Back then, switching from one political party to another was not an unusual move. Writers were often under patronage of political parties and acted as their mouthpieces. Taha Hussein’s bonds with Liberal Constitutionalists most likely helped to accelerate his career in the Egyptian University after its members-intellectuals managed to tighten their grip on the University council in 1922 by stripping the exiled Saad Zaghlul from his vice rectorship. The Liberal Constitutionalist party comprised the major intellectuals of the time, most of whom were linked to each other by family bonds or friendships : Ahmad Lutfi al Sayid, Abd al Aziz Fahmi, Muhammad Husain Haikal, brothers Mustafa and Ali Abd al Raziq and Taha Hussein. During the controversy stirred by Taha Hussein’s On the Jahili poetry in 1926, it was Liberal Constitutionalists who defended the author while his adversaries were Wafd party members allied with al Azhar. To Taha Hussein’s luck, the University’s rectorship, the ministry of Education and the ministry of Justice were occupied then by his party friends. Similarly, his reasons of joining Liberal Constitutionalists’ rivals al Wafd party were not only ideological. Taha Hussein enjoyed a precious support and sympathy of University students which grew in particular strong after his dismissal from the university by Sidqi Pacha. It happened that the majority of students who walked to the house of Taha Hussein in Heliopolis protesting against his transfer from the University were Wafdists. As a Dean in the University – the epicentre of political activism in the 30’s – Taha Hussein could not but join the Wafd party. In 1935-6 the Egyptian University would witness a massive wave of student demonstrations that would force the authorities to restore the Constitution, abrogated by Sidqi Pacha some years before. A second reason of choosing al Wafd was economical. After his dismissal from the University, Taha Hussein lost his main source of income and his family experienced “the years of famine”, as his wife once defined it. The rumour goes that Taha Hussein was paid nearly 300 pounds for his first article in Kawkab al Sharq, a huge sum for a writer in 30’s. It is not surprising that excellent writers and figures rich of “symbolic capital” such as Taha Hussein were solicited by the leaders of political parties. At the times when partisan press was one of the main political weapons, influential and sarcastic pens such as Taha Hussein definitely added considerable weight to the party. His membership in al Wafd party would allow him to foster his career and to become the minister of Education in the last al Wafd cabinet in 1950.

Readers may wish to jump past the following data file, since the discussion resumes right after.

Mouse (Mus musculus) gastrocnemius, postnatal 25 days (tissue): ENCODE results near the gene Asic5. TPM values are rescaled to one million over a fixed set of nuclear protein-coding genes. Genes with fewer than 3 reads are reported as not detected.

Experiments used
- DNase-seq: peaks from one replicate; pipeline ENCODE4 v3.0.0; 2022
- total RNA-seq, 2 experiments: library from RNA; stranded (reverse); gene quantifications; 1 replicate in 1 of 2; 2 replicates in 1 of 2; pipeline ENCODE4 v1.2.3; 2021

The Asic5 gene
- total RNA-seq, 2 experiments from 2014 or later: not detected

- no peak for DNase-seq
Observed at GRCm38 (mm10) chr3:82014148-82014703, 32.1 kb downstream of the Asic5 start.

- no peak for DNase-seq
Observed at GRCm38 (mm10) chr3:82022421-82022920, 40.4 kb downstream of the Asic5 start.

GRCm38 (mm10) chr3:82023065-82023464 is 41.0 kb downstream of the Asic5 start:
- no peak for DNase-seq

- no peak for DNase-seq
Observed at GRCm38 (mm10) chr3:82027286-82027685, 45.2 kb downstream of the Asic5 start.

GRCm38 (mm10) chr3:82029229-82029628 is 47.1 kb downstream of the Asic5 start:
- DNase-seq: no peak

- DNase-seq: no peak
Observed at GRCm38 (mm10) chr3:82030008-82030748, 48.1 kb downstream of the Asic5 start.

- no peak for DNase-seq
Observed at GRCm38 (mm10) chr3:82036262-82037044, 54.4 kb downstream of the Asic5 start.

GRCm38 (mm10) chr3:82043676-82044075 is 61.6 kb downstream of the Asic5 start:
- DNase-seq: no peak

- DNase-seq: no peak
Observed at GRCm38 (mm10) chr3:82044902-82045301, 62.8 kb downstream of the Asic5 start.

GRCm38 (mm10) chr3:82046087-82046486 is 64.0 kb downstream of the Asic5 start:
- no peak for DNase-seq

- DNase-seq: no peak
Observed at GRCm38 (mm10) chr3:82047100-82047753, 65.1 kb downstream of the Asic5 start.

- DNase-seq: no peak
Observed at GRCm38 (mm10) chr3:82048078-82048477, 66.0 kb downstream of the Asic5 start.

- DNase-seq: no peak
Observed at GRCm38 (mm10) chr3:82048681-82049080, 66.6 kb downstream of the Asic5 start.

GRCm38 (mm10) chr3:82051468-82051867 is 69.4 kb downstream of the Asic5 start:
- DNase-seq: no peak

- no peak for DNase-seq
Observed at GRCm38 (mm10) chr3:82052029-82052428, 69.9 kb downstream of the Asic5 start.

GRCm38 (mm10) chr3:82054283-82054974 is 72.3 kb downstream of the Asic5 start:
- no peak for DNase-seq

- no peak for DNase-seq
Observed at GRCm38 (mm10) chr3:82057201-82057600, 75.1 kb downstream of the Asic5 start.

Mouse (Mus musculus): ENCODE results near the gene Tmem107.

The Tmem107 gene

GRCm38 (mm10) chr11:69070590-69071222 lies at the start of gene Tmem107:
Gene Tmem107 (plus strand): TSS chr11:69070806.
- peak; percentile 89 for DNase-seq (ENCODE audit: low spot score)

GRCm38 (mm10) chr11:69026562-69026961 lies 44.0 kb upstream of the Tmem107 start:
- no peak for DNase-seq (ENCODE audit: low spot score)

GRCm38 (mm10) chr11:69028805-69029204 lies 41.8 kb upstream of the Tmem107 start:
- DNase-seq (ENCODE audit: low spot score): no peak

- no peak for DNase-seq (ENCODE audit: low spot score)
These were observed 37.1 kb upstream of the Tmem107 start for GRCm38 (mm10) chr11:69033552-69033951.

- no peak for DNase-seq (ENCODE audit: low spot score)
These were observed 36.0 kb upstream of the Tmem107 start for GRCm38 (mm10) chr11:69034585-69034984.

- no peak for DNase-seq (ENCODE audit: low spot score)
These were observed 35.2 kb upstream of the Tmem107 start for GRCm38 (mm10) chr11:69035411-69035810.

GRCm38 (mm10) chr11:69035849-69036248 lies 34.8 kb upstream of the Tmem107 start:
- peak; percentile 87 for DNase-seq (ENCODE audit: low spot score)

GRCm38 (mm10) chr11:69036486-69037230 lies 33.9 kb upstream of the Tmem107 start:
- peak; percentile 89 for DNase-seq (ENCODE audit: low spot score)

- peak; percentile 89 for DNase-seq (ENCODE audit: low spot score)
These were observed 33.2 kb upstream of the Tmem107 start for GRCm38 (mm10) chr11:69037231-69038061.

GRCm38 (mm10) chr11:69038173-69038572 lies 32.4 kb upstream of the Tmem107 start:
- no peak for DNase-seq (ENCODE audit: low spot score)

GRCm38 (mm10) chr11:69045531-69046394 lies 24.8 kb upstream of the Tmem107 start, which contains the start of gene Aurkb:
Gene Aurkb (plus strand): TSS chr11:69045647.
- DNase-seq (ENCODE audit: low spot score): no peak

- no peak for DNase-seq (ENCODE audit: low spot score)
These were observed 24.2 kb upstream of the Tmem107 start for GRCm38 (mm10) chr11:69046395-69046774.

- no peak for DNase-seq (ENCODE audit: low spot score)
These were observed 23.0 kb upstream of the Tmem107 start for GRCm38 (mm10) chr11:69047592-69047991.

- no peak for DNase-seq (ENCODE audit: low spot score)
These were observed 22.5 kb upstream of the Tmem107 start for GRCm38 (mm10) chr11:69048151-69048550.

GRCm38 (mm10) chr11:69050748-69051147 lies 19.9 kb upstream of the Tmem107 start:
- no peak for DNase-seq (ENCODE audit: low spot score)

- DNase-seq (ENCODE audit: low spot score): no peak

Taha Hussein in Azhar Taha Hussein in the University
Was Taha Hussein a felool ?